Yesterday’s White Paper, Legislating for the United Kingdom’s withdrawal from the European Union, provides some welcome detail on the nature of the challenge facing Parliament as it scrutinises the Government’s plans over the next 2 years. Preparing the statute book for the day the UK leaves the EU in such limited time represents an enormous legislative task. Drafting legislative solutions to cover the uncertainties identified in the White Paper will require ingenuity, foresight and technical skill. Parliament will also want to be satisfied that such solutions strike the appropriate balance between allowing practical flexibility and adequate accountability.
Detailed surgery of the statute book
Leaving the EU is a fundamental change to the UK constitution. EU law is deeply embedded in the UK’s multiple legal systems in myriad different forms. The White Paper acknowledges that legislation is required to prevent “large holes” appearing in our statute book (1.13) on the day the UK leaves. From that day directly applicable EU law will no longer apply through the European Communities Act 1972.
The Government had already explained that the Great Repeal Bill would incorporate the acquis communitaire, the body of EU law, into UK law. The White Paper acknowledges that incorporation alone is not enough. Detailed surgery of the statute book is required on a large scale: “it is clear that a very significant proportion of EU-derived law for which Government departments are responsible will not function appropriately if EU law is simply preserved” (3.5).
Legislation that refers to EU institutions is cited as one example, but critically so are the negotiations: “clearly it is not possible to predict at this stage how every law is to be corrected, as in some areas of policy the solution may depend on the outcome of negotiations” (3.12). The Great Repeal Bill has to provide legal solutions to at least two major uncertainties: the “operability” of EU law post-Brexit and the outcome of the negotiations.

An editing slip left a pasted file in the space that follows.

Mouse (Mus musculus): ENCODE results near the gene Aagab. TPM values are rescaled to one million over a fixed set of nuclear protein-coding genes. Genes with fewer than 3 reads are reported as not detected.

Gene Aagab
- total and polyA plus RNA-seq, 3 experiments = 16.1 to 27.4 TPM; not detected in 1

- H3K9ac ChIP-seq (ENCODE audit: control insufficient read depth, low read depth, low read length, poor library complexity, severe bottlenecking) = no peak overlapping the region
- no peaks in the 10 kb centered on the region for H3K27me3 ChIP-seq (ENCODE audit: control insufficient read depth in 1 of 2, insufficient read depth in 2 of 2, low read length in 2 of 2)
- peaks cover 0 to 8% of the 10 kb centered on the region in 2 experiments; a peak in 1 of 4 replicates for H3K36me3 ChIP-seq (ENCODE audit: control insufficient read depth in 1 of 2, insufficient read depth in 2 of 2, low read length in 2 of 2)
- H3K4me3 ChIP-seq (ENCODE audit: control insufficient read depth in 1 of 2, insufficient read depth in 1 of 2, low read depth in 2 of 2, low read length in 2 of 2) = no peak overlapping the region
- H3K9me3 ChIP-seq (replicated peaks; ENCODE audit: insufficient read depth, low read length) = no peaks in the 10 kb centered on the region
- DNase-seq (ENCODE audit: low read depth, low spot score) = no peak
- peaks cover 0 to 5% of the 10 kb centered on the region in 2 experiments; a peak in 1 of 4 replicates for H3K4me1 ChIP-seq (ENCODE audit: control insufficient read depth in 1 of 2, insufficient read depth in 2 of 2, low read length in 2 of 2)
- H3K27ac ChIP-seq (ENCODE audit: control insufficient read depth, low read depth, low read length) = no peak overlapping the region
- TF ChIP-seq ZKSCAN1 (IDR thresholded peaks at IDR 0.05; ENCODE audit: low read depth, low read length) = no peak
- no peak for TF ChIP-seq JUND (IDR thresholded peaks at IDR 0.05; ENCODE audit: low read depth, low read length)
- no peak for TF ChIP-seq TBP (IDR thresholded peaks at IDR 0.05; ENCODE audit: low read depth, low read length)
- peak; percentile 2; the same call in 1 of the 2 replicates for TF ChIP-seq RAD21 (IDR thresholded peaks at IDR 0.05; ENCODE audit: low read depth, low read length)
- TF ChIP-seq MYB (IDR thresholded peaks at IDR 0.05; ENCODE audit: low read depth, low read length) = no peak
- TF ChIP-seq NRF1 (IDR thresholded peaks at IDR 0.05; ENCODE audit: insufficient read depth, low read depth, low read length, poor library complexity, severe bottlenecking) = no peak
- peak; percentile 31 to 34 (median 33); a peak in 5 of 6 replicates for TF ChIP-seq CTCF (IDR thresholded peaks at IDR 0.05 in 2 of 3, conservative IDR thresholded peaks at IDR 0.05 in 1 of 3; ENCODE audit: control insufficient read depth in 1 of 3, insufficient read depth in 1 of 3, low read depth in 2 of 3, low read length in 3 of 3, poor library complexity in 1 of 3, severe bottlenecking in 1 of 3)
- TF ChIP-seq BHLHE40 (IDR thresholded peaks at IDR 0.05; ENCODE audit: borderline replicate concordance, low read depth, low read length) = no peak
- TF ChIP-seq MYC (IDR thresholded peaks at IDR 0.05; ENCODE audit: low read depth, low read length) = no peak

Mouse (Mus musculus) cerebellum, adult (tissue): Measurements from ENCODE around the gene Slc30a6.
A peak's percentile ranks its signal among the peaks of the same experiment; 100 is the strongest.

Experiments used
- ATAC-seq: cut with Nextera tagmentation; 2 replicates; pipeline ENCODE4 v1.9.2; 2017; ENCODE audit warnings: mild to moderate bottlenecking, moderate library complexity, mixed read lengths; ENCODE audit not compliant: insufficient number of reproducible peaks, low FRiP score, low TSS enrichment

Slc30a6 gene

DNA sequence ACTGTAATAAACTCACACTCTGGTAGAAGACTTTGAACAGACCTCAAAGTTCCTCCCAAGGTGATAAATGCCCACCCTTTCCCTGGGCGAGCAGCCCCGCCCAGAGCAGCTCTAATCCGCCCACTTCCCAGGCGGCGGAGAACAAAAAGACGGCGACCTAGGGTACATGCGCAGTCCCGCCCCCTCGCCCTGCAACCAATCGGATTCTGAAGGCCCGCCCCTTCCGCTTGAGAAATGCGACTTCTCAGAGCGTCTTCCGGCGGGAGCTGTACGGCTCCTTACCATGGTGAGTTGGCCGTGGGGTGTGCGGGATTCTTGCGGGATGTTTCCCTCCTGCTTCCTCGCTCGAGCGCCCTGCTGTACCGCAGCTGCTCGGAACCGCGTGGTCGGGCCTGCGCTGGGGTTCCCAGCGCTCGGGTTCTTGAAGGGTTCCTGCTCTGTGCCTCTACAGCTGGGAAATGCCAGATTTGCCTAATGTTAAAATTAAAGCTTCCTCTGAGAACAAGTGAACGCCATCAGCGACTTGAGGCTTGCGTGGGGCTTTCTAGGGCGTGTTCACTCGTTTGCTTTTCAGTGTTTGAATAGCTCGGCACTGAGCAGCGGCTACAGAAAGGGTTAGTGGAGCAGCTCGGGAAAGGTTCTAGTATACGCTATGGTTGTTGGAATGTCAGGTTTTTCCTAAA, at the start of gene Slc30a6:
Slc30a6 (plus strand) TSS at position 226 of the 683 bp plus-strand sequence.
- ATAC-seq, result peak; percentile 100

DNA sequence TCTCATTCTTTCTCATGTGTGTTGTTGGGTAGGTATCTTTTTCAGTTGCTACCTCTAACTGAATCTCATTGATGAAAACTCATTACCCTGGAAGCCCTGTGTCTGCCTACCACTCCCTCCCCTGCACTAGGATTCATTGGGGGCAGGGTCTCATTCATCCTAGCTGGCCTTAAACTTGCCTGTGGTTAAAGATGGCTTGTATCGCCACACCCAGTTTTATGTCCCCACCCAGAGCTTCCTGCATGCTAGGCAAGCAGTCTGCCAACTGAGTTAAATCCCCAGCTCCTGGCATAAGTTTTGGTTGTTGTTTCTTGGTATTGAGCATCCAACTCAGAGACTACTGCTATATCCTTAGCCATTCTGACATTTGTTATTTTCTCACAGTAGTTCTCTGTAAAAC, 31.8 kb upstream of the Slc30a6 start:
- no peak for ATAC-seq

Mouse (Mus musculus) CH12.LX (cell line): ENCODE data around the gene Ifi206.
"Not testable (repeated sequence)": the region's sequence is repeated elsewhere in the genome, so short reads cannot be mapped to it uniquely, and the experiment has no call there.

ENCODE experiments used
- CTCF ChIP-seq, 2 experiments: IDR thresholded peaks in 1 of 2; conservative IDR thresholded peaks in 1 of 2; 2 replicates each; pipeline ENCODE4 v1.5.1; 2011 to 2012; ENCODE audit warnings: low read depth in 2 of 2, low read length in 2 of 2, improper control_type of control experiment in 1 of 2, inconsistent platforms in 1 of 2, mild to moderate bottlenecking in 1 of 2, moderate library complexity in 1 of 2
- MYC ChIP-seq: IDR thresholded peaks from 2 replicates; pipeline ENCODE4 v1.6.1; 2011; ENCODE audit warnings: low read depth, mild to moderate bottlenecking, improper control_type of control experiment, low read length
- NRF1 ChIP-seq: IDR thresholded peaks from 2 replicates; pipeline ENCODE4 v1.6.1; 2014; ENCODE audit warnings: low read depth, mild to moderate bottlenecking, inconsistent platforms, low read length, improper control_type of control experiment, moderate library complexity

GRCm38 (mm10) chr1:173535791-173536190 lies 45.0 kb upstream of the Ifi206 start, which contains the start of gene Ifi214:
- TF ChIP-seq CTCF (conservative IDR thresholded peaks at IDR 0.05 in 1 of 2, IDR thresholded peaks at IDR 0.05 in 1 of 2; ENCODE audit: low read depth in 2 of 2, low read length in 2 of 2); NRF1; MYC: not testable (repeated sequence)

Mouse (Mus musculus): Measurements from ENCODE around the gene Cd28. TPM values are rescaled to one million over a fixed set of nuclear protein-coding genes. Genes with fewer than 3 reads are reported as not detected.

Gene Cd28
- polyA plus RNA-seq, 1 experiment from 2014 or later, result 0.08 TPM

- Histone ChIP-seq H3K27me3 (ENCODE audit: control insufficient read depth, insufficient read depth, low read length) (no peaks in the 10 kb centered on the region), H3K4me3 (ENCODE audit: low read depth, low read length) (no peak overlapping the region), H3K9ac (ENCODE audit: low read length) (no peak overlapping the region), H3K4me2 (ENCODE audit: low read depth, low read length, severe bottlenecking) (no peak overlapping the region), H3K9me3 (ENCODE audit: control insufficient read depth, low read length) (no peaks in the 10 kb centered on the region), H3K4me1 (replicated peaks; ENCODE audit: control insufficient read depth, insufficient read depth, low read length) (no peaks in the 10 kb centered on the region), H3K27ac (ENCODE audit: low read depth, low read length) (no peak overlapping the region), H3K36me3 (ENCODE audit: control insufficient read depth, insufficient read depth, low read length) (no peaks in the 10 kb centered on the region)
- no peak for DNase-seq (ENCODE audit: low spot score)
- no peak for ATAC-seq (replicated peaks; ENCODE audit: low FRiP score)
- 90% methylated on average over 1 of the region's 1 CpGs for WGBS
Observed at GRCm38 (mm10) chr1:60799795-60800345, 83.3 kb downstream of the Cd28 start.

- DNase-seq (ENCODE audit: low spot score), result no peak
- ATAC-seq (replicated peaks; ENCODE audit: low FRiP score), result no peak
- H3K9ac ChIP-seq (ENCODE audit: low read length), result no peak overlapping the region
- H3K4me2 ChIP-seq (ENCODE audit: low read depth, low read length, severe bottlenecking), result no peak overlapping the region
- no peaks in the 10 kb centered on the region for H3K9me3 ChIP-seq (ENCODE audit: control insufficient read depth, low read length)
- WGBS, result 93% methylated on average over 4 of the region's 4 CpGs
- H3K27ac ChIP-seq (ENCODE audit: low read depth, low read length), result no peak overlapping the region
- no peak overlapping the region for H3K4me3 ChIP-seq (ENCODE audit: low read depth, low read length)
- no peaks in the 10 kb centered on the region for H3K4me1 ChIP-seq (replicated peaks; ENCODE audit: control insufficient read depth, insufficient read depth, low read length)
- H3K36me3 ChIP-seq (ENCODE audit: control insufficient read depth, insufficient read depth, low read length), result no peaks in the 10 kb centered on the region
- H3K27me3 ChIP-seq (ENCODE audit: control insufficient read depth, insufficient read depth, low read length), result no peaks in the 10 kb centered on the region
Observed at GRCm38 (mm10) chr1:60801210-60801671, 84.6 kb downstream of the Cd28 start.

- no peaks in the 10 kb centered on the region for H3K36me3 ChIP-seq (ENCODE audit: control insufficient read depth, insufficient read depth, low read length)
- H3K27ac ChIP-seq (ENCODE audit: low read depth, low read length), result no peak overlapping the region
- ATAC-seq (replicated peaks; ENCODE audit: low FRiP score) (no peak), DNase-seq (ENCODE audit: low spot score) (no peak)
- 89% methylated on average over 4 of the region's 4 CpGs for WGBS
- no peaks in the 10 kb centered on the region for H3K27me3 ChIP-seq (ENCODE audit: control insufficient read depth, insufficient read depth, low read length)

The shape of the Bill
The White Paper does not contain any of the Great Repeal Bill’s provisions in draft form. It hints that the Bill will have a relatively simple structure, even though the legal issues it addresses are highly complex.
The White Paper indicates the Bill’s aims will be limited to enabling changes to the law “necessary to ensure the law continues to function properly” (1.21). The Bill will not tackle substantive policy areas in detail. Directly applicable EU law will not be “copied out”, instead all regulations will be transposed in one go by a general provision that provides that all EU law that applied at the time the UK leaves will continues to apply, post-Brexit, unless Parliament provides otherwise.
Identifying the law that applies post-Brexit will therefore require reference to the EU law that applied in the UK law on Brexit day, and reference to any post-Brexit UK legislation amending it.
New primary legislation?
Where new legal frameworks are necessary, further primary legislation will be needed, with “a number of further bills” promised over the next two years. These will include a customs bill and an immigration bill. The White Paper does not indicate whether these bills will also include delegated powers to enable the Government to cover a range of possible outcomes to the negotiations.
The status of EU law
By repealing the ECA 1972, the Great Repeal Bill intends to change the status of EU law in the UK “ending the general supremacy of EU law”. Whilst this is clear, the White Paper shows that in practice the status of EU-derived law post-Brexit may be more complex. EU-derived law will continue to take precedence other laws enacted before Brexit day.